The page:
American Red Cross Faces Lawsuit Over Race Discrimination

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A lawsuit alleges that a local chapter of the American Red Cross discriminated against an Illinois woman.
A  telerecruiter at the American Red Cross has filed a lawsuit alleging racial, sexual and age-related discrimination after being fired last December.

Rosalind Clayton, a 48-year-old black woman, also alleges retaliation, saying she was unfairly written up for various infractions after complaining about the discrimination, and then terminated. Her suit, originally filed in the Circuit Court of St. Louis City, was transferred to federal court May 18.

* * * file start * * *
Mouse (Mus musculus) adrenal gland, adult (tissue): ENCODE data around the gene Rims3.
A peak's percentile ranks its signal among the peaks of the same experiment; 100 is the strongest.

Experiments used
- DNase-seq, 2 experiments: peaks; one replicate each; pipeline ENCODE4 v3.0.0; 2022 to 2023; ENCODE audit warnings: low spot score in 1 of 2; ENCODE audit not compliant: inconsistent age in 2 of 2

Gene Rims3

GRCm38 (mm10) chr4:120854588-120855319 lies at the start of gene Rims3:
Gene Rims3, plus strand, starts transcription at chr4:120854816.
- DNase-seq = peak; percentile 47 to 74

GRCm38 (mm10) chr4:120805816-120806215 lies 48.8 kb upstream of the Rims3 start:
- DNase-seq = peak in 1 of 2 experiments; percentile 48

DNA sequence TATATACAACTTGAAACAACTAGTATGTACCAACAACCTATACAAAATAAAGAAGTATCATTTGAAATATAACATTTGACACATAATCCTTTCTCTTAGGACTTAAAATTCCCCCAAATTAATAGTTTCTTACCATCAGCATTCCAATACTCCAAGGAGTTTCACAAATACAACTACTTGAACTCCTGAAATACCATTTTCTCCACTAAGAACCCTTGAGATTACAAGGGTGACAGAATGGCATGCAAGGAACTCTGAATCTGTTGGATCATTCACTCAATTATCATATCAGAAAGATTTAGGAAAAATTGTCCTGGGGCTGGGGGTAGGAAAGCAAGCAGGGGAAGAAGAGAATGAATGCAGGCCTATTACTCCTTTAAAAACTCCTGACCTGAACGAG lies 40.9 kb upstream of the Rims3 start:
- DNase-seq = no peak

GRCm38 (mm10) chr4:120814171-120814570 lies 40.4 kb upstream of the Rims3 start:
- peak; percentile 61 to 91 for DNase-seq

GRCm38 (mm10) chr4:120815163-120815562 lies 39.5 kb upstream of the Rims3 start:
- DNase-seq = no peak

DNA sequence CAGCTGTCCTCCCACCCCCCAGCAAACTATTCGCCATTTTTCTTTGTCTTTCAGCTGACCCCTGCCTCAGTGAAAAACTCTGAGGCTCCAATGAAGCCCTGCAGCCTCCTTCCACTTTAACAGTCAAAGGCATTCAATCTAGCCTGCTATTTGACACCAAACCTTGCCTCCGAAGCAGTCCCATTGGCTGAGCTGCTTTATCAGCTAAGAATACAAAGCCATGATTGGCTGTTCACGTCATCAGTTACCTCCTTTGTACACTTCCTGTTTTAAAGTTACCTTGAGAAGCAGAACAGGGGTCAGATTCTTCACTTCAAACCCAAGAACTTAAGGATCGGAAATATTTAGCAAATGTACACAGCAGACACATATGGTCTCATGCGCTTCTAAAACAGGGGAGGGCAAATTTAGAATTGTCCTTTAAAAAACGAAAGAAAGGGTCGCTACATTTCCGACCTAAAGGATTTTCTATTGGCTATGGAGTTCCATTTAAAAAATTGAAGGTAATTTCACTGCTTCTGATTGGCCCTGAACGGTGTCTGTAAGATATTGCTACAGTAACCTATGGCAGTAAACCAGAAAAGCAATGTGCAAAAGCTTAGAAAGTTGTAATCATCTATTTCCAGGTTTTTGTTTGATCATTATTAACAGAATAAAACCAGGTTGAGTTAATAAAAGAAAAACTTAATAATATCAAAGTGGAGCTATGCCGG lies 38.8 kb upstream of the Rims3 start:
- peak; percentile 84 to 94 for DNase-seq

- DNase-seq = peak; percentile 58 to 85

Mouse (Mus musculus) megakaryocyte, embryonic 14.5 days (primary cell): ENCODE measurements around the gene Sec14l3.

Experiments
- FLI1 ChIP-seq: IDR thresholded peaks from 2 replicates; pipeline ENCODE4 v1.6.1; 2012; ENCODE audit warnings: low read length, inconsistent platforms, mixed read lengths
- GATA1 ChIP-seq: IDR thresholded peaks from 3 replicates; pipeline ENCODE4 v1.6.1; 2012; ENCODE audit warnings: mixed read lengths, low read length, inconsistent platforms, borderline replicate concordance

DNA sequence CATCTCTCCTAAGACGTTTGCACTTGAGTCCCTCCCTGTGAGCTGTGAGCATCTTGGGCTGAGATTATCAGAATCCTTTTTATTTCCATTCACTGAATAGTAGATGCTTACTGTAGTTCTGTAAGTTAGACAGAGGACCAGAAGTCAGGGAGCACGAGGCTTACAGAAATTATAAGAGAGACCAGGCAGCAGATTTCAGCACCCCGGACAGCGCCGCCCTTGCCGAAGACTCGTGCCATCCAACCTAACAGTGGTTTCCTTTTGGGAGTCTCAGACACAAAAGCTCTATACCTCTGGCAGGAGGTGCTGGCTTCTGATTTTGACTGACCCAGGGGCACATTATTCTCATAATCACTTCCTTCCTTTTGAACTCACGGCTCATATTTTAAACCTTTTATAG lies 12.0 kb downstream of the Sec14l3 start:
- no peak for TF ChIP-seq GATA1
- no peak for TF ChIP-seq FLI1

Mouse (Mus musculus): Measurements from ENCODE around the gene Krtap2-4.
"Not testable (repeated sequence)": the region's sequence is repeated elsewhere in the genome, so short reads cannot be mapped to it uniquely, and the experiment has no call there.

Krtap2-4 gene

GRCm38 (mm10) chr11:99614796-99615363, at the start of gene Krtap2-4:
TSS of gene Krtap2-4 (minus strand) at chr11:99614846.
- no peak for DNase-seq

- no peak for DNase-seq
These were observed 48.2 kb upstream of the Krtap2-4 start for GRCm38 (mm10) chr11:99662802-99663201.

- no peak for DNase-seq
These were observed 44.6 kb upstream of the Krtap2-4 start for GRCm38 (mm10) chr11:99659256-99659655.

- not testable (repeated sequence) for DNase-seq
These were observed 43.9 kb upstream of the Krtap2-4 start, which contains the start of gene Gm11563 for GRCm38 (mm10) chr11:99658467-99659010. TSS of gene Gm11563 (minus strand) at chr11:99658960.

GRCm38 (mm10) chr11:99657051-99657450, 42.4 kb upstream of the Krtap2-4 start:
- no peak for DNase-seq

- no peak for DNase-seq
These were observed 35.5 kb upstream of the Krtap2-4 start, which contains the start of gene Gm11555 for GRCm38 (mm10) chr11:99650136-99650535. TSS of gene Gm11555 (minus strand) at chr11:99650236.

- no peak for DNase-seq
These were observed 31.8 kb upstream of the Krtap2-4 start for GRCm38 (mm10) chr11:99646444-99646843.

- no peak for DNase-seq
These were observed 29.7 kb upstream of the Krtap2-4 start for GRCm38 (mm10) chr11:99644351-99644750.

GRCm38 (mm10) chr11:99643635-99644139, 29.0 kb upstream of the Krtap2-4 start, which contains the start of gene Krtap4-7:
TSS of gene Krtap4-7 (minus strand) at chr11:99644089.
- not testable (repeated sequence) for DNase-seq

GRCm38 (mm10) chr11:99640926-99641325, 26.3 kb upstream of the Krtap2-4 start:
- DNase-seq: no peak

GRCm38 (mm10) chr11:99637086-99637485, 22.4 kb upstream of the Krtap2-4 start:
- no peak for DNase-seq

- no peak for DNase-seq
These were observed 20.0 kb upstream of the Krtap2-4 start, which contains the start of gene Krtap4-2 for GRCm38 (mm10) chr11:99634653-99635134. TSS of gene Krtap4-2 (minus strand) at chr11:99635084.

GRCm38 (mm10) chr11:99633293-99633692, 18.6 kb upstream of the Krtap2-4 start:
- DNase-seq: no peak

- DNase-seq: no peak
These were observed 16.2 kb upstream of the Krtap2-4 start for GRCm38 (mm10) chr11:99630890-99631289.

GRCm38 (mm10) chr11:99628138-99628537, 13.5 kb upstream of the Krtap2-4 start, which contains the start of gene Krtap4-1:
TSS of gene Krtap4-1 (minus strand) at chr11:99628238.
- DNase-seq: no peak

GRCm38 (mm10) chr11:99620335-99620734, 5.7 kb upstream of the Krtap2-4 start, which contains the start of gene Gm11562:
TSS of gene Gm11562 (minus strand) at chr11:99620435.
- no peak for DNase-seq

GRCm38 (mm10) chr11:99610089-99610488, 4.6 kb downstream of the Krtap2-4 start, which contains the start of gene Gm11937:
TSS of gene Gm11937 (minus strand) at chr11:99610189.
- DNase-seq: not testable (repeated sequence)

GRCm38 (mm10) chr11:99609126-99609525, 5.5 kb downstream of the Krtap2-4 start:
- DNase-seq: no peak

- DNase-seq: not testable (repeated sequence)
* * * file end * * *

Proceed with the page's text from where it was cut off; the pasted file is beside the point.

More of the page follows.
In the suit, Clayton, a resident of St. Clair County, Illinois, alleges that she'd been working the day shift at the American Red Cross' facility on Lindell Boulevard. But in April 2010, she was reassigned to the night shift "so that a fellow recruiter, a white male under the age of 40, could work the day shift per his request," according to the suit.

When Clayton began complaining, however, she alleges that she was wrongly written up for excessive tardiness and placed on a 60-Day Improvement Plan "despite the fact she had an excellent employment record." She says the Red Cross created false productivity statistics and then gave her a termination notice.

"Numerous telerecruiters that were less productive than Plaintiff were not terminated or disciplined in any fashion," the suit alleges.

Clayton's attorney, Douglas Ponder of Ponder Zimmermann LLC, declined comment on the suit. When we called Clayton's old office, we got a message back saying that officials there were unaware of the lawsuit at the time of our call. We'll update this post if we get more info.


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